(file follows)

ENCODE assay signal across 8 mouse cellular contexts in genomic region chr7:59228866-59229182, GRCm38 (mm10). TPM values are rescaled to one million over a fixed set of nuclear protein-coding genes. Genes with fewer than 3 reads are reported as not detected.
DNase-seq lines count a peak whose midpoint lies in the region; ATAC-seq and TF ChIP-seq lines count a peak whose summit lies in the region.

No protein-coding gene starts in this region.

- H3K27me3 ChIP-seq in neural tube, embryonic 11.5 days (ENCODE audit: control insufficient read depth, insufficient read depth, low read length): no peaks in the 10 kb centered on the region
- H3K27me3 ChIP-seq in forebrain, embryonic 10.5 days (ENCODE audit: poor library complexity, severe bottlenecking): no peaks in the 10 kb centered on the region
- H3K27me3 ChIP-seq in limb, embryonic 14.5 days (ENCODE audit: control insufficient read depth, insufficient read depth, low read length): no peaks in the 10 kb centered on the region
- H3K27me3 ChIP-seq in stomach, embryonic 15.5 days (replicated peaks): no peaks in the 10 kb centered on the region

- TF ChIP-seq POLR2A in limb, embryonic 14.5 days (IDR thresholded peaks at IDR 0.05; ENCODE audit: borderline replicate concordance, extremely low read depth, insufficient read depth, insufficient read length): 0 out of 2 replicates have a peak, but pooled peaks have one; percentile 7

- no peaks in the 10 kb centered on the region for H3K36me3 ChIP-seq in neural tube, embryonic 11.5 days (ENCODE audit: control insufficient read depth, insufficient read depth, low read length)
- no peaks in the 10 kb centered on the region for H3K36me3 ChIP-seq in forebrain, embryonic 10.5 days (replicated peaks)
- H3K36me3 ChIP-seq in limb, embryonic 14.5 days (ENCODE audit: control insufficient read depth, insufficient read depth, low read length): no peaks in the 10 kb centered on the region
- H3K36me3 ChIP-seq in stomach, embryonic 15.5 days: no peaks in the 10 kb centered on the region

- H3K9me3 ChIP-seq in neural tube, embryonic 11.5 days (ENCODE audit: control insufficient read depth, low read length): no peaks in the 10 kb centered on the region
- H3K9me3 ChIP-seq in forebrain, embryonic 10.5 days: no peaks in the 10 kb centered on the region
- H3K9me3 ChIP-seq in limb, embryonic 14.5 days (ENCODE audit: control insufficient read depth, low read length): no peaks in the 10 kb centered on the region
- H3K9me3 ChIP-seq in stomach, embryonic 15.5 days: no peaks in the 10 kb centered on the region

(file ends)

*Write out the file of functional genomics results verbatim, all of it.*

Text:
ENCODE assay signal across 8 mouse cellular contexts in genomic region chr7:59228866-59229182, GRCm38 (mm10). TPM values are rescaled to one million over a fixed set of nuclear protein-coding genes. Genes with fewer than 3 reads are reported as not detected.
DNase-seq lines count a peak whose midpoint lies in the region; ATAC-seq and TF ChIP-seq lines count a peak whose summit lies in the region.

No protein-coding gene starts in this region.

- H3K27me3 ChIP-seq in neural tube, embryonic 11.5 days (ENCODE audit: control insufficient read depth, insufficient read depth, low read length): no peaks in the 10 kb centered on the region
- H3K27me3 ChIP-seq in forebrain, embryonic 10.5 days (ENCODE audit: poor library complexity, severe bottlenecking): no peaks in the 10 kb centered on the region
- H3K27me3 ChIP-seq in limb, embryonic 14.5 days (ENCODE audit: control insufficient read depth, insufficient read depth, low read length): no peaks in the 10 kb centered on the region
- H3K27me3 ChIP-seq in stomach, embryonic 15.5 days (replicated peaks): no peaks in the 10 kb centered on the region

- TF ChIP-seq POLR2A in limb, embryonic 14.5 days (IDR thresholded peaks at IDR 0.05; ENCODE audit: borderline replicate concordance, extremely low read depth, insufficient read depth, insufficient read length): 0 out of 2 replicates have a peak, but pooled peaks have one; percentile 7

- no peaks in the 10 kb centered on the region for H3K36me3 ChIP-seq in neural tube, embryonic 11.5 days (ENCODE audit: control insufficient read depth, insufficient read depth, low read length)
- no peaks in the 10 kb centered on the region for H3K36me3 ChIP-seq in forebrain, embryonic 10.5 days (replicated peaks)
- H3K36me3 ChIP-seq in limb, embryonic 14.5 days (ENCODE audit: control insufficient read depth, insufficient read depth, low read length): no peaks in the 10 kb centered on the region
- H3K36me3 ChIP-seq in stomach, embryonic 15.5 days: no peaks in the 10 kb centered on the region

- H3K9me3 ChIP-seq in neural tube, embryonic 11.5 days (ENCODE audit: control insufficient read depth, low read length): no peaks in the 10 kb centered on the region
- H3K9me3 ChIP-seq in forebrain, embryonic 10.5 days: no peaks in the 10 kb centered on the region
- H3K9me3 ChIP-seq in limb, embryonic 14.5 days (ENCODE audit: control insufficient read depth, low read length): no peaks in the 10 kb centered on the region
- H3K9me3 ChIP-seq in stomach, embryonic 15.5 days: no peaks in the 10 kb centered on the region